"Here we part ways," said Karen. "The others are for hall, but I'm off to Chaneys' for a bit."
       "Oh, I know that place well. Quarantine. You went through that there, too, didn't you?"
       Is there anything he doesn't know about? "Yes. 'Bye, now." She waved toward the others as well. Juanita smiled and waved back.
       "See you later, then," said Josep, and offered his hand. Karen shook it, shocked at the strength in his small body, and went her way.
       The gate to Chaney's was almost opposite that of Hall. The long, low house was atypical for the Creek; Karen knew from her readings, long ago, that it was called a "bungalow." One thing that set it apart was its exterior, which she remembered as a tan-colored brickwork up to mid-wall. This, however, was now painted white, as was the roof – Chaneys' was an early adopter of the new style, in time for the heat waves. Another was the front stoop, which was a concrete pad, with two steps up. Wrought iron railings stood on either side. Karen was grateful for these, and hauled her newly cumbersome self up by them. They were hot to the touch. Perhaps they should be painted white as well.
    She opened the door and peeped in. "Hello, house?"
       "Karen? Come in and sit down. Be right out." That was Marcee's voice.
       Karen shucked her hat, cloak, and pack by the door, and found a comfortable chair, glad to be out of the sun. Glancing round, she saw that, inside, little had changed. The big table dominated the center of the room. Behind was the heavy glass window behind which she had lived, briefly, making friends with Mrs. Ames. The place had always been rather Spartan, with little of the cheer she'd found at Ames' or Wilsons'. The thought of those houses, one abandoned to the elements , the other burnt to the ground, panged her.
       Marcee came in, moving slowly in the hot room, and sat down heavily in the chair next to Karen's. A spray of her red hair was plastered to her forehead, and beads of sweat gleamed amid the freckles on her cheekbones. She was wearing an ancient blowsy shift of cotton and rayon, figured in tiny roses, and was looking very – for Marcee – large.
       "Whew. Oh Em Gee, it's a rough day to be out, Karen. Don't see how you do it."
       "I don't suppose I could, if I were so far along."
       "Yeah, I'm due in two moons. It's rough! Especially with Dr. Tom and Elsa trying to cram everything they know into my head, day in, day out." She tilted her head at the open hallway door – no doubt one of the old-timers was listening in; "Dr." Marcee was considered only moderately competent as yet. But considering she had only begun her medical career from scratch at the beginning of the past winter, everyone considered she had come a long way.
       "So, you sense any changes?"
       "No, the baby is busy most days, as am I."
       "You've grown a little bit up front. Still sore?"
       "Mm-hmm, and itchy."
       "Getting ready to feed the kid. Notice veins more?"
       "I think those will get more comfortable for you about now, and you'll be putting on more girth instead. Could I get you to stand up and turn around, move around the room a bit?"
       Karen did so.
       "You're kind of small still, but normal range. What's all this on the belt?"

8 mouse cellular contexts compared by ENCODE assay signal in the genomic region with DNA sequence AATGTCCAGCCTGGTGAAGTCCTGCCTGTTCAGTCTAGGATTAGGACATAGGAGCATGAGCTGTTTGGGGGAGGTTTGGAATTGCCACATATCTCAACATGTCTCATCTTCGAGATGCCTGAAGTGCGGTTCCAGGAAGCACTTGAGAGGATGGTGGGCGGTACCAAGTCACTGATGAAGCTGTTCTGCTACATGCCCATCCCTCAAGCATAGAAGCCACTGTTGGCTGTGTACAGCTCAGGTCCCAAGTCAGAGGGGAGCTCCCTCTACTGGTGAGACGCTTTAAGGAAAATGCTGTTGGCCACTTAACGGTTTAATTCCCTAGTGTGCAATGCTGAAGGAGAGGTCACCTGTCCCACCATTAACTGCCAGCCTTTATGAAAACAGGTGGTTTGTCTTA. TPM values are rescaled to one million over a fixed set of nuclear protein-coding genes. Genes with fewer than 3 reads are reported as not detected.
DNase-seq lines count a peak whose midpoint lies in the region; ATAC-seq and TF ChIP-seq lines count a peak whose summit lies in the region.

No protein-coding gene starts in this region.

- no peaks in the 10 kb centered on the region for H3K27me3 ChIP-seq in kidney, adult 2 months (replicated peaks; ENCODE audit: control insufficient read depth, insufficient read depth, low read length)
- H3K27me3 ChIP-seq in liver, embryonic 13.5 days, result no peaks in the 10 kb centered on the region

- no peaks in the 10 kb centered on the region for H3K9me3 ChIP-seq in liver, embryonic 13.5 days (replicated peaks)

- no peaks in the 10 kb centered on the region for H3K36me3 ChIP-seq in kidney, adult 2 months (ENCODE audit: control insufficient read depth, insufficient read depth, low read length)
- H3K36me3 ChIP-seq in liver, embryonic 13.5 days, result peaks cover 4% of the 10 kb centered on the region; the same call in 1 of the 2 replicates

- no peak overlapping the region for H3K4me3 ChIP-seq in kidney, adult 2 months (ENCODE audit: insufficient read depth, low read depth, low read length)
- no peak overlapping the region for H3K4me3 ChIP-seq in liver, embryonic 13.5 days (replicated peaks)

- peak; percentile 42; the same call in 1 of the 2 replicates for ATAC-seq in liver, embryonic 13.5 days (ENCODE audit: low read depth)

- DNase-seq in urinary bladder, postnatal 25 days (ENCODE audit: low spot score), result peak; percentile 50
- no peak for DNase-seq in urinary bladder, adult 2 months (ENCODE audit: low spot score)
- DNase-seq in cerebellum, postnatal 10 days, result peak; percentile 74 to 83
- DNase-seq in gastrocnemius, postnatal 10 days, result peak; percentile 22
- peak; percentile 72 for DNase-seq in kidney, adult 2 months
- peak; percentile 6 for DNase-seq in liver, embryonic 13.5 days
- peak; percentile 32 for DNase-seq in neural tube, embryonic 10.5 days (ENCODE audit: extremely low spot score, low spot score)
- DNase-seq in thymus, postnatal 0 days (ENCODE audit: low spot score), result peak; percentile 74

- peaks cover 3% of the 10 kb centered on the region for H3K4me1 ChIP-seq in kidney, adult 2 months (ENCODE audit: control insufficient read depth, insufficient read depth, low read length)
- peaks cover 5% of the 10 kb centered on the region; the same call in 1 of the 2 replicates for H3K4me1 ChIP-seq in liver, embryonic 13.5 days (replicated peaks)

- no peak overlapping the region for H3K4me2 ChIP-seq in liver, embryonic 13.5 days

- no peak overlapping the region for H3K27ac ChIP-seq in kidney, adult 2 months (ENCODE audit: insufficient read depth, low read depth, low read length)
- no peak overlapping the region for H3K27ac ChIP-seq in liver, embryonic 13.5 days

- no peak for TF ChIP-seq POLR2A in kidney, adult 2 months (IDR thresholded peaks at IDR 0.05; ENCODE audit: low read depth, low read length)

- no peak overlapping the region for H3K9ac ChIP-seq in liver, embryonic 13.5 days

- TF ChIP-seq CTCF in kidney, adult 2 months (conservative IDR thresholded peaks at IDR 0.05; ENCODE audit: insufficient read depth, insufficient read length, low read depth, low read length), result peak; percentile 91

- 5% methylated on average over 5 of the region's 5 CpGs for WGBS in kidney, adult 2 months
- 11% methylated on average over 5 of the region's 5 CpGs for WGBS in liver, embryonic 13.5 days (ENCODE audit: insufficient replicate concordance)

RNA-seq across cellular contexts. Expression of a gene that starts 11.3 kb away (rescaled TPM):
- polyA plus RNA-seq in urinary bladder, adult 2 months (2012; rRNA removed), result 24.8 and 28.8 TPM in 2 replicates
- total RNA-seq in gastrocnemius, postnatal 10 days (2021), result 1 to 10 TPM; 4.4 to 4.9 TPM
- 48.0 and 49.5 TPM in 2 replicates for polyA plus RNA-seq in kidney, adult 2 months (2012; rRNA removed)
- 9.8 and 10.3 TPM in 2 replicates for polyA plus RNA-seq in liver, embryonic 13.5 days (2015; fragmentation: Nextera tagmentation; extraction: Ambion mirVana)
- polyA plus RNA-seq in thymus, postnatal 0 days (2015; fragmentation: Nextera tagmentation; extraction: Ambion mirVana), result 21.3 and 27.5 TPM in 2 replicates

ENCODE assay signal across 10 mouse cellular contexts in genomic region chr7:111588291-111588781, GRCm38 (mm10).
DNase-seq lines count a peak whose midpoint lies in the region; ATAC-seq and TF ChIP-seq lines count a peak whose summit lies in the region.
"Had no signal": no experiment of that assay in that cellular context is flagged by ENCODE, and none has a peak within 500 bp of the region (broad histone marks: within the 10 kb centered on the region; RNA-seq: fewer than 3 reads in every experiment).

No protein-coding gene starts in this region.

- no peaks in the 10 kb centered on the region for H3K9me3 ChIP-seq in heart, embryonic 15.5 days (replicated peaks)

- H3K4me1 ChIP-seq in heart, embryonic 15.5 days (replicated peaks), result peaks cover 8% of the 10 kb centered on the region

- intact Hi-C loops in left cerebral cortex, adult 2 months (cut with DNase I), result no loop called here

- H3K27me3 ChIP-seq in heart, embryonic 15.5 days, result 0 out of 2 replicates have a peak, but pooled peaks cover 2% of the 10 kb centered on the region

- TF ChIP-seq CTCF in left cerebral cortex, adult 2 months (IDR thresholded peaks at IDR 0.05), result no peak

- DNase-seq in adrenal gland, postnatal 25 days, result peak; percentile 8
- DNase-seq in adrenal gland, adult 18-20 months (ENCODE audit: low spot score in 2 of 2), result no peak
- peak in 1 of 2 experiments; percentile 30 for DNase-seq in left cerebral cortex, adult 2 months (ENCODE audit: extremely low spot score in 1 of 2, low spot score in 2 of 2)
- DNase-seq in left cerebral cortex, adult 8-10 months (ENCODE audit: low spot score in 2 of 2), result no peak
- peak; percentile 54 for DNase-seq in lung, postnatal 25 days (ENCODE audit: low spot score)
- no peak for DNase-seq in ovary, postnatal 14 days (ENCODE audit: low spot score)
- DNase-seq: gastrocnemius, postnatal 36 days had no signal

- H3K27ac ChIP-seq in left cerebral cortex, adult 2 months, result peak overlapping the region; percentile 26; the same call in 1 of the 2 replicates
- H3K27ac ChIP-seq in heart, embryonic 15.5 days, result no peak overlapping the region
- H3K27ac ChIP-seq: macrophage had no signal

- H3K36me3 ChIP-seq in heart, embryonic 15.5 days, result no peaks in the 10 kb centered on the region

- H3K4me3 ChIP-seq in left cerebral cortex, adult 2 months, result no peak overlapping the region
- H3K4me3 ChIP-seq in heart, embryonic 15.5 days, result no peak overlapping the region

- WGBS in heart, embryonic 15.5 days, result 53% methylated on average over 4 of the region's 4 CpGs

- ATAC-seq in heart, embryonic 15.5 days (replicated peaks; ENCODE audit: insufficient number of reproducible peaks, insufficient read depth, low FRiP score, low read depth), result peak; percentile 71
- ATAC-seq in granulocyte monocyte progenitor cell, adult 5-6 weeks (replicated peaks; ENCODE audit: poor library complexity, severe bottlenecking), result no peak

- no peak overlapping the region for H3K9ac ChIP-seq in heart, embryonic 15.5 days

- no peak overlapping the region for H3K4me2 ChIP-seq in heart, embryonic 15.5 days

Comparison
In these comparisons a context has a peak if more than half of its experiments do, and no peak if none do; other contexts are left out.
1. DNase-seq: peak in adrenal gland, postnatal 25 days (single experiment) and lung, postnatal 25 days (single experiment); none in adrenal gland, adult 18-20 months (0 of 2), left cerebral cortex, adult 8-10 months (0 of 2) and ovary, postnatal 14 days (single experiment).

"Revolver, knife, ammunition."
       "I can see that! Never far away from your stuff. I dunno about the belt there, though."
       "You're right; I might have to go with shoulder gear for awhile."
       "Smart. Getting enough water?"
       "Yes; we have a good well at Ridge."
       "That surprises me; isn't the whole thing rock, above the ... umm ... "       "Water table?"
       "Yeah, water table." Marcee shifted her weight, unable to find a satisfactory position in her chair.
       "The well pipe comes in at an angle, from above the headwaters of Hall Creek."
       "Cool! And enough food, lots of variety?"
       "Guchi brings us fresh stuff when he can. We had steamed nettles a couple of days ago."
       "That's a help. Get lots of dandelions, too, while they last."
       "My kid should be four months old by the time you pop. I'd be able to walk up to Ridge if I had to. But we might want to have you move down here after harvest, where we can keep an eye on you; what do you think?"
       "Umm ..."
       "Got people who want to be there for you?"
       "Billee. And, mmm, Wilson."
       "Wilson! That man's full of surprises."
       "He's been training me on defense and Defense."
       "Oh! Are you our general-to-be?"
       "He says it's an aptitude thing. They maybe want to spread what they know, like Dr. Chaney."
       "Ri-i-i-ight. Not too strenuous I hope?"
       "Not right now, no." Karen allowed herself a wry smile.
       "And sleep. They let ya get any sleep up there?"
       ""In the early going it was hard, but Mo – Mary has eased up a lot. She's been great lately. Kind of scary."
       "I can believe it. So, you're not holding back any horrors, baby too quiet, blood showing, any of that awful stuff?"
       Karen's eyes widened.
       Marcee suddenly seemed, if anything, even more grown up. "Listen, babymaking is serious shit. This 'clinic' has damned few medicines, few instruments, no obstetricians, one pretend doctor, one old lady playing nurse, and one pretend intern, which is me. Have you noticed there are more men around the Creek than women?"
       "Um. Yes."
       "Have any of us told you why, yet?"
       "I – I don't think so, no."
       "Take a wild guess."